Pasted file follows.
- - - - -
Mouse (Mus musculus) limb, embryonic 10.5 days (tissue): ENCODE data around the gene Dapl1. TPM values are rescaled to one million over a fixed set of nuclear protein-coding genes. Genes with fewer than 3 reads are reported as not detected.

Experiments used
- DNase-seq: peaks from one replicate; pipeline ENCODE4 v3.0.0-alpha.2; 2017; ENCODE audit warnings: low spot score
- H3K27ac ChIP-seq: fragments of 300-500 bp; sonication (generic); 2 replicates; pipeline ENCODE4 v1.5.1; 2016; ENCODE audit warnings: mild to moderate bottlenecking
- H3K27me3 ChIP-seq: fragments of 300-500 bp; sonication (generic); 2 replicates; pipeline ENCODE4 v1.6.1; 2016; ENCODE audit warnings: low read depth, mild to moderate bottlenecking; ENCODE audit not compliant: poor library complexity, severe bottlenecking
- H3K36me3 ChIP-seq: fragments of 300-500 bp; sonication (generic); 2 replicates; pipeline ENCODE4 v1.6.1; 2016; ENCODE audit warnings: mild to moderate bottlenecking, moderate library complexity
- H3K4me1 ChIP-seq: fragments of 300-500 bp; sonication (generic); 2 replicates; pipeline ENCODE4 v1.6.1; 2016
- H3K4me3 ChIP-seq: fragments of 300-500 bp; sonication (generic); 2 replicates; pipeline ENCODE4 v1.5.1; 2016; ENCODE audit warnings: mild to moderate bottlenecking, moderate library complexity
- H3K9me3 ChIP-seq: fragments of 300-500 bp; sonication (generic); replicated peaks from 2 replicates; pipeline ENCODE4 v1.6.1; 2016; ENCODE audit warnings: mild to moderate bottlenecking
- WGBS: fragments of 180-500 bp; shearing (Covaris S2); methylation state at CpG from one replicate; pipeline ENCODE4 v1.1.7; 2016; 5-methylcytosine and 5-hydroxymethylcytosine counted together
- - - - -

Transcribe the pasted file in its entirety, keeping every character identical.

Mouse (Mus musculus) limb, embryonic 10.5 days (tissue): ENCODE data around the gene Dapl1. TPM values are rescaled to one million over a fixed set of nuclear protein-coding genes. Genes with fewer than 3 reads are reported as not detected.

Experiments used
- DNase-seq: peaks from one replicate; pipeline ENCODE4 v3.0.0-alpha.2; 2017; ENCODE audit warnings: low spot score
- H3K27ac ChIP-seq: fragments of 300-500 bp; sonication (generic); 2 replicates; pipeline ENCODE4 v1.5.1; 2016; ENCODE audit warnings: mild to moderate bottlenecking
- H3K27me3 ChIP-seq: fragments of 300-500 bp; sonication (generic); 2 replicates; pipeline ENCODE4 v1.6.1; 2016; ENCODE audit warnings: low read depth, mild to moderate bottlenecking; ENCODE audit not compliant: poor library complexity, severe bottlenecking
- H3K36me3 ChIP-seq: fragments of 300-500 bp; sonication (generic); 2 replicates; pipeline ENCODE4 v1.6.1; 2016; ENCODE audit warnings: mild to moderate bottlenecking, moderate library complexity
- H3K4me1 ChIP-seq: fragments of 300-500 bp; sonication (generic); 2 replicates; pipeline ENCODE4 v1.6.1; 2016
- H3K4me3 ChIP-seq: fragments of 300-500 bp; sonication (generic); 2 replicates; pipeline ENCODE4 v1.5.1; 2016; ENCODE audit warnings: mild to moderate bottlenecking, moderate library complexity
- H3K9me3 ChIP-seq: fragments of 300-500 bp; sonication (generic); replicated peaks from 2 replicates; pipeline ENCODE4 v1.6.1; 2016; ENCODE audit warnings: mild to moderate bottlenecking
- WGBS: fragments of 180-500 bp; shearing (Covaris S2); methylation state at CpG from one replicate; pipeline ENCODE4 v1.1.7; 2016; 5-methylcytosine and 5-hydroxymethylcytosine counted together